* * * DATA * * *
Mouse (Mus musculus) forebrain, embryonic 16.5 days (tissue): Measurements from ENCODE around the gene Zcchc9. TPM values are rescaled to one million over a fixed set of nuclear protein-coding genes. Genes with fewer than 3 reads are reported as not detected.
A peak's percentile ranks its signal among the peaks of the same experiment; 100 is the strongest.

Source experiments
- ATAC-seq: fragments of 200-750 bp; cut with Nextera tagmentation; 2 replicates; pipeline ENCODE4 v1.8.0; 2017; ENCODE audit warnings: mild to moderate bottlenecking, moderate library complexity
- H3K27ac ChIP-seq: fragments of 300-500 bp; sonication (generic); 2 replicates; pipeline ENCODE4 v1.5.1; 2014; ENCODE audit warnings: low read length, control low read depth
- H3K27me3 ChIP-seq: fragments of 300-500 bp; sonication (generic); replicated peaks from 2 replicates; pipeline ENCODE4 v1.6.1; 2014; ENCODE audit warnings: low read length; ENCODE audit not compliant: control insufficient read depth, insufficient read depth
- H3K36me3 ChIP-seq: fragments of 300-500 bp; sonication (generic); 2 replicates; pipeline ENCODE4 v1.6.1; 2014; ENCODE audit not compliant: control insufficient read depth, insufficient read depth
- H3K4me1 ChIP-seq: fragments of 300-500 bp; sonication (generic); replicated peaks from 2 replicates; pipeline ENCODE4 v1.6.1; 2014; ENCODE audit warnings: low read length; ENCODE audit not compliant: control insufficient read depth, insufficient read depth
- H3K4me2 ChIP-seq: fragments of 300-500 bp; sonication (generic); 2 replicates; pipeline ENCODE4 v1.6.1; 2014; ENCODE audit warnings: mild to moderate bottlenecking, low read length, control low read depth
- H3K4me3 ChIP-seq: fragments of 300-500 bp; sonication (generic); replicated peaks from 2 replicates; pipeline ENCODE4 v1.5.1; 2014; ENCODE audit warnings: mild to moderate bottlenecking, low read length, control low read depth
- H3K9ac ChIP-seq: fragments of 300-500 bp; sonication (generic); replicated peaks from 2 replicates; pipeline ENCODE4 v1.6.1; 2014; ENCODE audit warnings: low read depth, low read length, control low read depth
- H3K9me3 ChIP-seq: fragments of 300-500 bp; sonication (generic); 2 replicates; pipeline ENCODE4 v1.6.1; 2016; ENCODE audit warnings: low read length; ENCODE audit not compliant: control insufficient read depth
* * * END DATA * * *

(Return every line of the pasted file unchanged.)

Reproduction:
Mouse (Mus musculus) forebrain, embryonic 16.5 days (tissue): Measurements from ENCODE around the gene Zcchc9. TPM values are rescaled to one million over a fixed set of nuclear protein-coding genes. Genes with fewer than 3 reads are reported as not detected.
A peak's percentile ranks its signal among the peaks of the same experiment; 100 is the strongest.

Source experiments
- ATAC-seq: fragments of 200-750 bp; cut with Nextera tagmentation; 2 replicates; pipeline ENCODE4 v1.8.0; 2017; ENCODE audit warnings: mild to moderate bottlenecking, moderate library complexity
- H3K27ac ChIP-seq: fragments of 300-500 bp; sonication (generic); 2 replicates; pipeline ENCODE4 v1.5.1; 2014; ENCODE audit warnings: low read length, control low read depth
- H3K27me3 ChIP-seq: fragments of 300-500 bp; sonication (generic); replicated peaks from 2 replicates; pipeline ENCODE4 v1.6.1; 2014; ENCODE audit warnings: low read length; ENCODE audit not compliant: control insufficient read depth, insufficient read depth
- H3K36me3 ChIP-seq: fragments of 300-500 bp; sonication (generic); 2 replicates; pipeline ENCODE4 v1.6.1; 2014; ENCODE audit not compliant: control insufficient read depth, insufficient read depth
- H3K4me1 ChIP-seq: fragments of 300-500 bp; sonication (generic); replicated peaks from 2 replicates; pipeline ENCODE4 v1.6.1; 2014; ENCODE audit warnings: low read length; ENCODE audit not compliant: control insufficient read depth, insufficient read depth
- H3K4me2 ChIP-seq: fragments of 300-500 bp; sonication (generic); 2 replicates; pipeline ENCODE4 v1.6.1; 2014; ENCODE audit warnings: mild to moderate bottlenecking, low read length, control low read depth
- H3K4me3 ChIP-seq: fragments of 300-500 bp; sonication (generic); replicated peaks from 2 replicates; pipeline ENCODE4 v1.5.1; 2014; ENCODE audit warnings: mild to moderate bottlenecking, low read length, control low read depth
- H3K9ac ChIP-seq: fragments of 300-500 bp; sonication (generic); replicated peaks from 2 replicates; pipeline ENCODE4 v1.6.1; 2014; ENCODE audit warnings: low read depth, low read length, control low read depth
- H3K9me3 ChIP-seq: fragments of 300-500 bp; sonication (generic); 2 replicates; pipeline ENCODE4 v1.6.1; 2016; ENCODE audit warnings: low read length; ENCODE audit not compliant: control insufficient read depth